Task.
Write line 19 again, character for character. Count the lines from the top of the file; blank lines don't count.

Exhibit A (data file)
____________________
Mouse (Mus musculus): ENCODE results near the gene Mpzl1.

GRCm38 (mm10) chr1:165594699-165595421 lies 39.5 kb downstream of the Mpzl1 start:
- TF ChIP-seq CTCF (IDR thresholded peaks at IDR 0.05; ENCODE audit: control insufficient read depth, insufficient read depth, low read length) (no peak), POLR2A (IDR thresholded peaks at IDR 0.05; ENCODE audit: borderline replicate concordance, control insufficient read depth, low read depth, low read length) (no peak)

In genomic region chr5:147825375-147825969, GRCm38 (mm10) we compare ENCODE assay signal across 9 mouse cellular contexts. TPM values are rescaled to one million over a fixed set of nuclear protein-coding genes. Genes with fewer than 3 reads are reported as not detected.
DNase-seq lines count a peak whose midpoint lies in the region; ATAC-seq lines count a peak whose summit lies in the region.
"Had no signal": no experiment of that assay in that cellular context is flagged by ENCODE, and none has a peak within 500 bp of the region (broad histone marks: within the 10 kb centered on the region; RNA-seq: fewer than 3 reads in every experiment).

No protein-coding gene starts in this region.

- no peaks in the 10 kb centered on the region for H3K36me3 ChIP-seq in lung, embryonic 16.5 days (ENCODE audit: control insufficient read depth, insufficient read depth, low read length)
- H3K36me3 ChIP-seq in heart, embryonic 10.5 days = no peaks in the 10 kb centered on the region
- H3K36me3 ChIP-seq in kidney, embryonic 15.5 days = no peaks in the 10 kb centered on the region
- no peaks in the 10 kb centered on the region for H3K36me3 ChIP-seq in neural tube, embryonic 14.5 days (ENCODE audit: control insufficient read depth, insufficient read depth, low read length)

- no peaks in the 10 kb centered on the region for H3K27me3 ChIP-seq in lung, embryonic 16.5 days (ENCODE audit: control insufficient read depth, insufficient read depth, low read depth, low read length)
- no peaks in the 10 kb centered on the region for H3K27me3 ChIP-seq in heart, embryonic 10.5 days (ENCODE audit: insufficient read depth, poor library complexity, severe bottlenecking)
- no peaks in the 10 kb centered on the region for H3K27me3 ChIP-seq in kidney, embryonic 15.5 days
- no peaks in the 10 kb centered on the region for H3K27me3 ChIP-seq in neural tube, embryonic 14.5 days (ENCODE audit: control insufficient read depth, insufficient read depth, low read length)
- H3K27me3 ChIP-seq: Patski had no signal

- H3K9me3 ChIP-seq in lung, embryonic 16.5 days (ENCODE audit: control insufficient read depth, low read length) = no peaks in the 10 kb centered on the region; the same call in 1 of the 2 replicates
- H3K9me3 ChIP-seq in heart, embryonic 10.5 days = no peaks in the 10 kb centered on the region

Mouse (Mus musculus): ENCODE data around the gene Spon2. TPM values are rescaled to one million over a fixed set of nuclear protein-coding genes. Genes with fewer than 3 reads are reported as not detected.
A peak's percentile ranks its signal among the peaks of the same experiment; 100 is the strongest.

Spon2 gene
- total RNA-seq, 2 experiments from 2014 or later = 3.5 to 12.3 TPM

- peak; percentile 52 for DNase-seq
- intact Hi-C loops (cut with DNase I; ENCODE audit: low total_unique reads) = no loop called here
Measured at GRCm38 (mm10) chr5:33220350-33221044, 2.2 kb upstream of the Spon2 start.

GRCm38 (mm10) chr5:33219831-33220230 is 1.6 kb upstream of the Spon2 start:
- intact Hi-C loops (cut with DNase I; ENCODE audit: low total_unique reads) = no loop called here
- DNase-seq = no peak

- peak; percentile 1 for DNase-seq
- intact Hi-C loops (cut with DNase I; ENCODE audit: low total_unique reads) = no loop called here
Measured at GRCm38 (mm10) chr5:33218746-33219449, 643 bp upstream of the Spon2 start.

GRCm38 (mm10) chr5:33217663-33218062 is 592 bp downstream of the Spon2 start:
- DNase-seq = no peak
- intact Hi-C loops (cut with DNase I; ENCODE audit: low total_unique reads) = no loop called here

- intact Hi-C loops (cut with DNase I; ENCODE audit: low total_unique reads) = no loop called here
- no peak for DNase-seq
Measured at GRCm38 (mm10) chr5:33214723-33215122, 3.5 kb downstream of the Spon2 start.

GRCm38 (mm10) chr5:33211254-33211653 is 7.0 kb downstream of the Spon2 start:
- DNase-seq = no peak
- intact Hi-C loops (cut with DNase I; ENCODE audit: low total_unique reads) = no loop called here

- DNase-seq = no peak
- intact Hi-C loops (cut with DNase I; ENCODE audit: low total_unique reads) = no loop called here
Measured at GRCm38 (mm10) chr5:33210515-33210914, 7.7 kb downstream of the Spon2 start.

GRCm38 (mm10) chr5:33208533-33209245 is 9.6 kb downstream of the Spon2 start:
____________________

Mouse (Mus musculus): ENCODE data around the gene Spon2. TPM values are rescaled to one million over a fixed set of nuclear protein-coding genes. Genes with fewer than 3 reads are reported as not detected.